Wildlife Conservation Society’s Bronx Zoo Opens New Aardvark Habitat
Bronx, NY- June 4, 2009 – When searching for the word “aardvark” many of us usually find it as the first noun in the dictionary. Now, you can find two aardvarks at the Wildlife Conservation Society's Bronx Zoo.
The zoo is debuting its aardvarks this week. They are from Tanzania and can be seen living in a habitat much like their African homeland.
The nocturnal aardvarks live in a habitat that simulates nighttime with enough light for visitors to observe these unusual creatures when the animals are active.
“We are excited to be able to present new exhibits this year,” said Jim Breheny, Director of WCS’ Bronx Zoo. “Our in-house team worked very hard to create an environment that is visually pleasing, comfortable for the animals, and that lets us continue our mission of conservation and of educating the public.”
The aardvarks are a male and a female, and approximately two years old. The male weighs about 100 lbs, and the female is about 115 lbs. Females have a wider head than males and are generally lighter in color.
The aardvarks are living with a breeding pair of white-faced scops owls in the in the zoo's Carter Giraffe Building.
- Despite its porcine name (Afrikaans for earth pig), the aardvark is more closely related to an elephant than it is to a pig.
- To recreate their sub-Saharan diet of ants and termites, these aardvarks are fed moistened insectivore chow and meat slurry.
- Although the aardvark is a species classified as least vulnerable, its habitat is still subject to human encroachment, and the animal is sometimes hunted for its meat and for its claws and snout, considered good luck by some indigenous people.
WCS in the Field
WCS has been working in Tanzania for 50 years to help safeguard this unique global heritage. More than 130 projects have been supported, encompassing training, research, monitoring, institutional support, education, and the establishment and extension of Tarangire, Ruaha, Serengeti and Kitulo National Parks.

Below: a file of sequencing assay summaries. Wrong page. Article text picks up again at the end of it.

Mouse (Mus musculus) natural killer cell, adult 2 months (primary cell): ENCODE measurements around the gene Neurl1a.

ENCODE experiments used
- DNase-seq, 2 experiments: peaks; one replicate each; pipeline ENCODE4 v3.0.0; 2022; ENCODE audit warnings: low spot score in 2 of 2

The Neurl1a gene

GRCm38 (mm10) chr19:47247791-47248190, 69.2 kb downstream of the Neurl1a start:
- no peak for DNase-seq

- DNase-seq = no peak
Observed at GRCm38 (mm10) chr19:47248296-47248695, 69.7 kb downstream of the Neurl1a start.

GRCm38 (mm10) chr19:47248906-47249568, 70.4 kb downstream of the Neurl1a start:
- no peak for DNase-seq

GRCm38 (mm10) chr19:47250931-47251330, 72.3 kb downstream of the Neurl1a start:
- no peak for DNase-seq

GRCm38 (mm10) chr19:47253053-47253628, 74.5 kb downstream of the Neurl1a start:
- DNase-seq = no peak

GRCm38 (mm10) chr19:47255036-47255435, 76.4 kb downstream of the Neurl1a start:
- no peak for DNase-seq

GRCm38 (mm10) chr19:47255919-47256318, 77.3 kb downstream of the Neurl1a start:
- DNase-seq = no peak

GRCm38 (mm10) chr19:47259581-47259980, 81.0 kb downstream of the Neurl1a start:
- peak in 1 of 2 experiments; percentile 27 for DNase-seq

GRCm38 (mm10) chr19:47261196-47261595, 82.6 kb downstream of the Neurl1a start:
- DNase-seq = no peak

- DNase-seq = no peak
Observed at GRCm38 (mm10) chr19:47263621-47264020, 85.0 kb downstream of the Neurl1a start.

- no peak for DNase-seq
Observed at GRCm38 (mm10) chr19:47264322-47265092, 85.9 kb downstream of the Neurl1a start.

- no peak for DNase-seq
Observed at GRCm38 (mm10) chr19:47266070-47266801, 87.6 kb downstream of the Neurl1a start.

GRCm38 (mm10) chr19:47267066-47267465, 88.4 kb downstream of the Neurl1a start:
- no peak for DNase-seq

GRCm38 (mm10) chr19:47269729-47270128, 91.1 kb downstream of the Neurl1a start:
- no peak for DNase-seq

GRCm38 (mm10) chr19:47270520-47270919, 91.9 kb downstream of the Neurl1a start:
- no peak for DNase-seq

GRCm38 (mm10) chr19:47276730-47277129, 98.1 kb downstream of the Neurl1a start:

To learn more about WCS conservation efforts in Africa and around the world, visit www.wcs.org for more information.
The Bronx Zoo is open daily from 10:00 a.m. to 5:00 p.m., 5:30 p.m. on weekends and holidays through November 2, 2009. Adult admission is $15, children (3-12 years old) $11, children under 3 are free, seniors (65+) are $13. Parking is $12 for cars and $16 for buses. The Bronx Zoo is conveniently located off the Bronx River Parkway at Exit 6; by train via the #2 or #5 or by bus via the #9, #12, #19, #22, MetroNorth, or BxM11 Express Bus service (from Manhattan that stops just outside the gate.) To plan your trip, visit www.bronxzoo.com or call 718-367-1010.
The Wildlife Conservation Society saves wildlife and wild places worldwide. We do so through science, global conservation, education and the management of the world's largest system of urban wildlife parks, led by the flagship Bronx Zoo. Together these activities change attitudes towards nature and help people imagine wildlife and humans living in harmony. WCS is committed to this mission because it is essential to the integrity of life on Earth.
Special Note to the Media: If you would like to guide your readers or viewers to a web link where they can make donations in support of helping save wildlife and wild places, please direct them to www.wcs.org/donation.
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All photos taken 5/12/09 at Aardvark habitat in the Carter Giraffe House at the Wildlife Conservation Society’s Bronx Zoo. Credit: Julie Larsen Maher © WCS